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Is Your Website Not ADA Compliant? What ADA Compliance Means and How To Make Your Website ADA Compliant

Published Oct 26, 2022

We are living in an era when inclusion is a defining theme, not only for this century, but also for the future millennium.

Providing adequate, easy-to-use functions for all types of cognitive, physical, and emotional disabilities is a top priority of our ever-evolving navigation of the internet. Yes, that does mean your website is a part of this transition.

It’s possible you may have heard about the recent lawsuit, “Robels v. Domino’s Pizza”, which was finally settled in June 2022 after six long years of litigation. Guillermo Robels, a man who is visually impaired, was unable to properly use Domino’s mobile ordering app. The final outcome? Victory for Robels and a swift change and fear for all businesses dependent on websites to promote and utilize their services. It has been deemed the most famous website accessibility lawsuit of all time.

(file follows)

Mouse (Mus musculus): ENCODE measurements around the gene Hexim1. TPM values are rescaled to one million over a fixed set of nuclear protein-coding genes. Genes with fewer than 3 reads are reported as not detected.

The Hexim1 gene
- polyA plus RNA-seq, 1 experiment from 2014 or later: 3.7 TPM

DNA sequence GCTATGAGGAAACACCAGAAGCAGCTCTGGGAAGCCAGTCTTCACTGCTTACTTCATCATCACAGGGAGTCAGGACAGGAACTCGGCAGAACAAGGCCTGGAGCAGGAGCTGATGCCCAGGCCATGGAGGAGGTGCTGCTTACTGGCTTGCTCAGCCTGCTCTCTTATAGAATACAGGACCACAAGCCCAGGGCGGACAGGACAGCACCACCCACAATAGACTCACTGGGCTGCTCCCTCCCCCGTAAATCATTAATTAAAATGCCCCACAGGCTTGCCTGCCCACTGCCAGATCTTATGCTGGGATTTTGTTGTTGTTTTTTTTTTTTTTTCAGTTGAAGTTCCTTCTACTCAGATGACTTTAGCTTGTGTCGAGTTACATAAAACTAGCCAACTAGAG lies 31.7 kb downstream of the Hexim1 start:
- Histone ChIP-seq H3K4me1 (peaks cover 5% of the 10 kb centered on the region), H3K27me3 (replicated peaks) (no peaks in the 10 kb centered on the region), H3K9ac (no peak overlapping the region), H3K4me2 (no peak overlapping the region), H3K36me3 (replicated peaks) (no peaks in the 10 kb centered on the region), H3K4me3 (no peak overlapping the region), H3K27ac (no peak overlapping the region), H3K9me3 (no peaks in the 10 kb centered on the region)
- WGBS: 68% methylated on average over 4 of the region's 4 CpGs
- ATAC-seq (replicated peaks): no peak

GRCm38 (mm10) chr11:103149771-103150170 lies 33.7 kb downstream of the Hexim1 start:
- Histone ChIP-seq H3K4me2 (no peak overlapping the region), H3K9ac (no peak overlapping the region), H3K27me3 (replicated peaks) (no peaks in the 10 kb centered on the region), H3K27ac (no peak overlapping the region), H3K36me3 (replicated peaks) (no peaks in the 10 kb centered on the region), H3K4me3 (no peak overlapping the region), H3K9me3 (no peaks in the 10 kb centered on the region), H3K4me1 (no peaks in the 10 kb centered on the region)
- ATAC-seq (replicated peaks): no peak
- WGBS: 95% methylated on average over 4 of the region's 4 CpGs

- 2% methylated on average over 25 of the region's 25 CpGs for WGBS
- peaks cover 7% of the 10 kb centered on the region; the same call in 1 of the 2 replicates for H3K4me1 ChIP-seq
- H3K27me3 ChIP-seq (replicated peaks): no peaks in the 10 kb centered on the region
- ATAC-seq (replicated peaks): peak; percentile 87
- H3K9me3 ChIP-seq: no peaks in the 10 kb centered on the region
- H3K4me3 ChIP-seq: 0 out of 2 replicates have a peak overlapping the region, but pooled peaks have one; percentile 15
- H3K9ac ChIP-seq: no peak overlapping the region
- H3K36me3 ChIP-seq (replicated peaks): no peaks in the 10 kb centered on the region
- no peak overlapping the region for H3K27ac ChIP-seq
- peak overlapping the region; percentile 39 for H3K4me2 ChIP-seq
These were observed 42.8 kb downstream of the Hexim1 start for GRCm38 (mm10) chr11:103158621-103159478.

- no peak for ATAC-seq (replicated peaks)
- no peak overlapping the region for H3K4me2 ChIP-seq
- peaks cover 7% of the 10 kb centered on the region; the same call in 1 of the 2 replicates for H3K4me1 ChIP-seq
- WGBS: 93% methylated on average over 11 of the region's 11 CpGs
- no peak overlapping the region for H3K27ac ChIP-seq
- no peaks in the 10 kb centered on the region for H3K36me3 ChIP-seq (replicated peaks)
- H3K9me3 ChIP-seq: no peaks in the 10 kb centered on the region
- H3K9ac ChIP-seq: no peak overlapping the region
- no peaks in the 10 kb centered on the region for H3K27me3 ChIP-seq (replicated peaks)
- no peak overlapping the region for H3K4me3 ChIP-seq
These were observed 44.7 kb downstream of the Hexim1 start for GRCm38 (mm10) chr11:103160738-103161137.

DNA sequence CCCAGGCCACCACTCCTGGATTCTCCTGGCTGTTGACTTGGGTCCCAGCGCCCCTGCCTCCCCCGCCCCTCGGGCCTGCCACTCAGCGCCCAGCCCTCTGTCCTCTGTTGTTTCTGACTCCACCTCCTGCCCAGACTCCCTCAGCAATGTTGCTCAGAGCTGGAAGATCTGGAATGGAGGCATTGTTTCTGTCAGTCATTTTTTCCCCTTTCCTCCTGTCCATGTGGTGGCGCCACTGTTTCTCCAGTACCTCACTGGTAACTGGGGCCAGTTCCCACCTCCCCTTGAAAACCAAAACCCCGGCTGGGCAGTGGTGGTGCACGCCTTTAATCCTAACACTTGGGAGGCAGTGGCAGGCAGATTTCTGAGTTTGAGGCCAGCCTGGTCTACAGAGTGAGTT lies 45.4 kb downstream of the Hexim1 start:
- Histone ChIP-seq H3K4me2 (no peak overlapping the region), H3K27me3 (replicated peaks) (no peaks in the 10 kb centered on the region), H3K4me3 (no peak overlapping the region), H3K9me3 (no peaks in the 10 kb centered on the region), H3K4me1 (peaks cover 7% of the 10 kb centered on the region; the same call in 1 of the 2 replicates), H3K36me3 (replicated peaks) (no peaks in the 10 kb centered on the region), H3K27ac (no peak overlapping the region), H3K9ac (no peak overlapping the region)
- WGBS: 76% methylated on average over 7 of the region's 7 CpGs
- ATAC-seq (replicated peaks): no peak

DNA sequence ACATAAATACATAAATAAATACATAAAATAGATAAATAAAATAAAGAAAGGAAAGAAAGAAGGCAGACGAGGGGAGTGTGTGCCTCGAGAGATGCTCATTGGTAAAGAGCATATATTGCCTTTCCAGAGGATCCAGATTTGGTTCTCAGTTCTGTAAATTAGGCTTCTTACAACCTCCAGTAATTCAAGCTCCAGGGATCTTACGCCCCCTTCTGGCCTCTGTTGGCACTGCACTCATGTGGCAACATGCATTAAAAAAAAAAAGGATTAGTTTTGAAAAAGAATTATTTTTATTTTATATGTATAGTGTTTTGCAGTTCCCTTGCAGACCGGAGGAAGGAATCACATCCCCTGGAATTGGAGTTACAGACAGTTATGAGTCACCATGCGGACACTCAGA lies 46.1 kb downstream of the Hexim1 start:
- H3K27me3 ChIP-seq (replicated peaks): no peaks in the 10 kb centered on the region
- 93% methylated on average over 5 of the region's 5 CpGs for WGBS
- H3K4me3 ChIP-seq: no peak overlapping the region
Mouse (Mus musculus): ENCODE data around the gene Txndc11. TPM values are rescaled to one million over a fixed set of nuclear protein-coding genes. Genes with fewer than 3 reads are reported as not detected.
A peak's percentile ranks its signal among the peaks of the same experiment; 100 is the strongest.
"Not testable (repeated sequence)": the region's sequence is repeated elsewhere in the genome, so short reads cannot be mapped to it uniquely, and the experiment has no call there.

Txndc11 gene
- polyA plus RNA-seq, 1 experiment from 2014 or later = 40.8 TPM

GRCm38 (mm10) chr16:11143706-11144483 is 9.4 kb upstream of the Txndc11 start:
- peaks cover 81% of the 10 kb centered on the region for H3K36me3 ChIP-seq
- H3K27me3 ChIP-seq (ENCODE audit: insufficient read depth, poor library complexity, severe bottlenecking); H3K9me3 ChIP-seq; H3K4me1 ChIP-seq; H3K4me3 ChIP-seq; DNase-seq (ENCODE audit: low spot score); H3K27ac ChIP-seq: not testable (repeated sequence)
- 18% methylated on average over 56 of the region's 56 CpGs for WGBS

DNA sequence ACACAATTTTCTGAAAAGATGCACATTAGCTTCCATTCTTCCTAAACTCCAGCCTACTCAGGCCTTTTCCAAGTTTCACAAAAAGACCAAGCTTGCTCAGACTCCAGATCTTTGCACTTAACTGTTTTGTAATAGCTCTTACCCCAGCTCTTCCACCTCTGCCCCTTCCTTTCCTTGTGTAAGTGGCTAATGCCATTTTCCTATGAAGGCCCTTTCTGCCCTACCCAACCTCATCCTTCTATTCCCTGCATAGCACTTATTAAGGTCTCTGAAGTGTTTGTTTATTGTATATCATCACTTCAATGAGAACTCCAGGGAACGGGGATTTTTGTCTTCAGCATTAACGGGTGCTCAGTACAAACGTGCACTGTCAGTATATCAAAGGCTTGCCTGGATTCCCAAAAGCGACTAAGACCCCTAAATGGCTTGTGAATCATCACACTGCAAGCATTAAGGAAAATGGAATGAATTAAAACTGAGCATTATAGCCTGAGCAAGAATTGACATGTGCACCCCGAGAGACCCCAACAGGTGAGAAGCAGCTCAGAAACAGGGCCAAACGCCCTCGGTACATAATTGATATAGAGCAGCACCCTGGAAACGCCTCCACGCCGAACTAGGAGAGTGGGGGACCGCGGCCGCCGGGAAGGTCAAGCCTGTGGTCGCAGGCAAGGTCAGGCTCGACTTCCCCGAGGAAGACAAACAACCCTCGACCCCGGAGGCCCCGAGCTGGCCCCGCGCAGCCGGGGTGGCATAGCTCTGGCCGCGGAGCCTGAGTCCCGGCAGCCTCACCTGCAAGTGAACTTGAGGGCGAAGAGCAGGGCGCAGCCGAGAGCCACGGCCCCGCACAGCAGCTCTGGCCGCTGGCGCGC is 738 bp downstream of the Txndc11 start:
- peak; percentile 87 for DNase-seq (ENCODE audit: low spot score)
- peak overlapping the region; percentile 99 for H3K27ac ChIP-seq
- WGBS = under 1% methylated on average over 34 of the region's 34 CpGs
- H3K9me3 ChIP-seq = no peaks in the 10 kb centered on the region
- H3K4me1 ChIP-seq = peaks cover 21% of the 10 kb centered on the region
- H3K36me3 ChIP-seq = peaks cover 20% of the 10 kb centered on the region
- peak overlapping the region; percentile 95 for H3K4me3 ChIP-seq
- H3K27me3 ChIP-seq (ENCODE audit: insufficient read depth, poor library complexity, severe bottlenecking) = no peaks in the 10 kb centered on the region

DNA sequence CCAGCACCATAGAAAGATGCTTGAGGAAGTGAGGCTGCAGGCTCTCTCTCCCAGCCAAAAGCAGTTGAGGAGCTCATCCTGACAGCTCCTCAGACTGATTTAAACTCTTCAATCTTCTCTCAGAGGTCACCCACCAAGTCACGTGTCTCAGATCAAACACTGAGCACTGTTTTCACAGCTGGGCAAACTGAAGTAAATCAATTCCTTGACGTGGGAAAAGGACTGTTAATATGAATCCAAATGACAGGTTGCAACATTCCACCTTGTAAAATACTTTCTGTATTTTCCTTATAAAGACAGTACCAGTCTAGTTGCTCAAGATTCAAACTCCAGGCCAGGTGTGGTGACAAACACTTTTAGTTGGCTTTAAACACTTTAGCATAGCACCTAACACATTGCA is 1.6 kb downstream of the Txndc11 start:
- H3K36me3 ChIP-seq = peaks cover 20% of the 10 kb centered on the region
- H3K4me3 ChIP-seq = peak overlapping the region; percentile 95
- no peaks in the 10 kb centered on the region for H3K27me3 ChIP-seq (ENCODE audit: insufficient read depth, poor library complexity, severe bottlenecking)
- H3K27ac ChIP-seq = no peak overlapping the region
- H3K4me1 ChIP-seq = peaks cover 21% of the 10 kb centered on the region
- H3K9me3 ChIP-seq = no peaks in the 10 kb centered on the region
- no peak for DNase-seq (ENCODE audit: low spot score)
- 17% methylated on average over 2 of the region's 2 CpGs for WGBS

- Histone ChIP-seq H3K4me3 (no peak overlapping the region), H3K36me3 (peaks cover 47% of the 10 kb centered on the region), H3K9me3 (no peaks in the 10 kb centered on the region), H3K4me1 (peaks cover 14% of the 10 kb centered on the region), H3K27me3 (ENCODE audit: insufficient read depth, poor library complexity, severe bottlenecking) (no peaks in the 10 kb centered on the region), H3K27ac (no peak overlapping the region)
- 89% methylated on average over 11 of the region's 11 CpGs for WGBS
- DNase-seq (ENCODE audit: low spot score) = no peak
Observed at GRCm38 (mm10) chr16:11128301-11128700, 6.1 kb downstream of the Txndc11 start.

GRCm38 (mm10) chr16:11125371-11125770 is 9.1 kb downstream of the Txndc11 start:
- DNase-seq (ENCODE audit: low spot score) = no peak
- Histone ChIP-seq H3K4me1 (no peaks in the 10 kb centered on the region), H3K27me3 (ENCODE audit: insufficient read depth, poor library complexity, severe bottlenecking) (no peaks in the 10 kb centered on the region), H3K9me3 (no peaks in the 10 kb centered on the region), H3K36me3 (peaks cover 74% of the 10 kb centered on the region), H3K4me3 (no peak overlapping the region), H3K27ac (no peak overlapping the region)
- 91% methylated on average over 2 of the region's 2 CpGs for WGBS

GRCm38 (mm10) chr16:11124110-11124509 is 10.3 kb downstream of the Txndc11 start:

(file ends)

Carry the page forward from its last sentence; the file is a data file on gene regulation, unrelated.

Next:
A lot of the confusion came because of the restaurant chain not being ADA compliant in accordance with the most recent laws and regulations, which is why the lawsuit required appeals to its initial decisions. The internet as we know it today versus the internet when ADA compliances first were put into law is a vastly different landscape. Today, we are constantly connected to each other. Search engines like Google, for example, with integrated systems and additional apps to facilitate searches (think: Google Maps and Google My Business), create an interconnected network with businesses and consumers. Therefore, in theory, anyone can roam around the internet as they do in real life. So, just as your brick and mortar business should be ADA compliant to allow for all individuals to use, so should your website, according to this 2013 addition to the ADA law: